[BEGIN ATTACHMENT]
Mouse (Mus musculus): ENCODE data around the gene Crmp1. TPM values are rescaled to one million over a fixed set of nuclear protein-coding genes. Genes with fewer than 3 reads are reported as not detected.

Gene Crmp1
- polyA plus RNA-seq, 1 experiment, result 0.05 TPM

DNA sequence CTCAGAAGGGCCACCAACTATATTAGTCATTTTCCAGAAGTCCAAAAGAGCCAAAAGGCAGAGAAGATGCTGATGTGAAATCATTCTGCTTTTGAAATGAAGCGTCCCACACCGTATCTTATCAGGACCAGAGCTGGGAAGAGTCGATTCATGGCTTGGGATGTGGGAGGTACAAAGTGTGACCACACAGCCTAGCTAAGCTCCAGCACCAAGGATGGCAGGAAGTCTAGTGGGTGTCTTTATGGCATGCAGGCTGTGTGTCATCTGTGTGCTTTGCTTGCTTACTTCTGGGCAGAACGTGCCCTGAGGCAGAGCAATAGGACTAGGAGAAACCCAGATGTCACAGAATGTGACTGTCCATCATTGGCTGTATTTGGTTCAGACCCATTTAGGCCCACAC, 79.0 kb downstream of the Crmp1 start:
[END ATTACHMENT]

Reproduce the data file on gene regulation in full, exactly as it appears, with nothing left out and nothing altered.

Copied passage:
Mouse (Mus musculus): ENCODE data around the gene Crmp1. TPM values are rescaled to one million over a fixed set of nuclear protein-coding genes. Genes with fewer than 3 reads are reported as not detected.

Gene Crmp1
- polyA plus RNA-seq, 1 experiment, result 0.05 TPM

DNA sequence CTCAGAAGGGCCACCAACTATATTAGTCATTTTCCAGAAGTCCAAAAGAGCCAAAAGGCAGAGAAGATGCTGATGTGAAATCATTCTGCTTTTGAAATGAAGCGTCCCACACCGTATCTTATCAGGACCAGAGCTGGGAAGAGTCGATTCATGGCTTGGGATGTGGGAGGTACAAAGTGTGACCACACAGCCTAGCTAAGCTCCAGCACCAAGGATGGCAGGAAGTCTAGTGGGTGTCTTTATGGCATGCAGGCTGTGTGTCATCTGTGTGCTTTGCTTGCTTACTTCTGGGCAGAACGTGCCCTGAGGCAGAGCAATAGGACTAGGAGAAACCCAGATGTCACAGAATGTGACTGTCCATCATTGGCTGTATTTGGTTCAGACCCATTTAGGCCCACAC, 79.0 kb downstream of the Crmp1 start: